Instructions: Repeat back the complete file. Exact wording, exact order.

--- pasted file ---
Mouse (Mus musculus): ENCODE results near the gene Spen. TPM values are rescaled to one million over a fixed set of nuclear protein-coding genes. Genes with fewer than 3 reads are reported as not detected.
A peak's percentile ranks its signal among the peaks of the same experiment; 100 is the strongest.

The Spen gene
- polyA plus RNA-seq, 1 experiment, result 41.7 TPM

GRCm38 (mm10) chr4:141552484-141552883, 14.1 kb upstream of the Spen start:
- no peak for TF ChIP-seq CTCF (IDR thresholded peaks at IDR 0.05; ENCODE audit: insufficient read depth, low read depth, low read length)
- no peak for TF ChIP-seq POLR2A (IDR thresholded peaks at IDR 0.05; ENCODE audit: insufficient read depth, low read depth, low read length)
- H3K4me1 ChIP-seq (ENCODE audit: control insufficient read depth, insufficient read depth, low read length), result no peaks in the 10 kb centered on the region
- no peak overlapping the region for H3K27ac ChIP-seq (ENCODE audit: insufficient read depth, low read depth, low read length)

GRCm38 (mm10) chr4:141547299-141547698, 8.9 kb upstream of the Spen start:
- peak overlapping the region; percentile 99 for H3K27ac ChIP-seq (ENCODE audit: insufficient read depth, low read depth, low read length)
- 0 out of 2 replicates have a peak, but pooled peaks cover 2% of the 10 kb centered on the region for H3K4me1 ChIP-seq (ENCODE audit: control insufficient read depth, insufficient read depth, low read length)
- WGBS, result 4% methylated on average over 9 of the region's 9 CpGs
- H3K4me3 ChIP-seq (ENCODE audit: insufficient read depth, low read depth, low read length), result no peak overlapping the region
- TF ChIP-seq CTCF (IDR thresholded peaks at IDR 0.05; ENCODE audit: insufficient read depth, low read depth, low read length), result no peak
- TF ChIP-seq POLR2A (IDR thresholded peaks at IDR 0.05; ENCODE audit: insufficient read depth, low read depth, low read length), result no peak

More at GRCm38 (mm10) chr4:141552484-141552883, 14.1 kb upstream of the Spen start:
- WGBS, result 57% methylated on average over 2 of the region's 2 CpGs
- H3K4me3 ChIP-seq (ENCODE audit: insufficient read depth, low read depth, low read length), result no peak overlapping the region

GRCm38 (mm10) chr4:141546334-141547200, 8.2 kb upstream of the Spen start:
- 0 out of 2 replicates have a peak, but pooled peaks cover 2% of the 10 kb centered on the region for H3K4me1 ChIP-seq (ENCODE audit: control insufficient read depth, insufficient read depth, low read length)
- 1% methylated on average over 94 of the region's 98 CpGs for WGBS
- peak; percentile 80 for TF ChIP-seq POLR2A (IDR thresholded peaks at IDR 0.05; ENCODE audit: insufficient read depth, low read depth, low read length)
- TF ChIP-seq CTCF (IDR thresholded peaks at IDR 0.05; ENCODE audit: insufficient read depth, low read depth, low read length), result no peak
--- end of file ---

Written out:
Mouse (Mus musculus): ENCODE results near the gene Spen. TPM values are rescaled to one million over a fixed set of nuclear protein-coding genes. Genes with fewer than 3 reads are reported as not detected.
A peak's percentile ranks its signal among the peaks of the same experiment; 100 is the strongest.

The Spen gene
- polyA plus RNA-seq, 1 experiment, result 41.7 TPM

GRCm38 (mm10) chr4:141552484-141552883, 14.1 kb upstream of the Spen start:
- no peak for TF ChIP-seq CTCF (IDR thresholded peaks at IDR 0.05; ENCODE audit: insufficient read depth, low read depth, low read length)
- no peak for TF ChIP-seq POLR2A (IDR thresholded peaks at IDR 0.05; ENCODE audit: insufficient read depth, low read depth, low read length)
- H3K4me1 ChIP-seq (ENCODE audit: control insufficient read depth, insufficient read depth, low read length), result no peaks in the 10 kb centered on the region
- no peak overlapping the region for H3K27ac ChIP-seq (ENCODE audit: insufficient read depth, low read depth, low read length)

GRCm38 (mm10) chr4:141547299-141547698, 8.9 kb upstream of the Spen start:
- peak overlapping the region; percentile 99 for H3K27ac ChIP-seq (ENCODE audit: insufficient read depth, low read depth, low read length)
- 0 out of 2 replicates have a peak, but pooled peaks cover 2% of the 10 kb centered on the region for H3K4me1 ChIP-seq (ENCODE audit: control insufficient read depth, insufficient read depth, low read length)
- WGBS, result 4% methylated on average over 9 of the region's 9 CpGs
- H3K4me3 ChIP-seq (ENCODE audit: insufficient read depth, low read depth, low read length), result no peak overlapping the region
- TF ChIP-seq CTCF (IDR thresholded peaks at IDR 0.05; ENCODE audit: insufficient read depth, low read depth, low read length), result no peak
- TF ChIP-seq POLR2A (IDR thresholded peaks at IDR 0.05; ENCODE audit: insufficient read depth, low read depth, low read length), result no peak

More at GRCm38 (mm10) chr4:141552484-141552883, 14.1 kb upstream of the Spen start:
- WGBS, result 57% methylated on average over 2 of the region's 2 CpGs
- H3K4me3 ChIP-seq (ENCODE audit: insufficient read depth, low read depth, low read length), result no peak overlapping the region

GRCm38 (mm10) chr4:141546334-141547200, 8.2 kb upstream of the Spen start:
- 0 out of 2 replicates have a peak, but pooled peaks cover 2% of the 10 kb centered on the region for H3K4me1 ChIP-seq (ENCODE audit: control insufficient read depth, insufficient read depth, low read length)
- 1% methylated on average over 94 of the region's 98 CpGs for WGBS
- peak; percentile 80 for TF ChIP-seq POLR2A (IDR thresholded peaks at IDR 0.05; ENCODE audit: insufficient read depth, low read depth, low read length)
- TF ChIP-seq CTCF (IDR thresholded peaks at IDR 0.05; ENCODE audit: insufficient read depth, low read depth, low read length), result no peak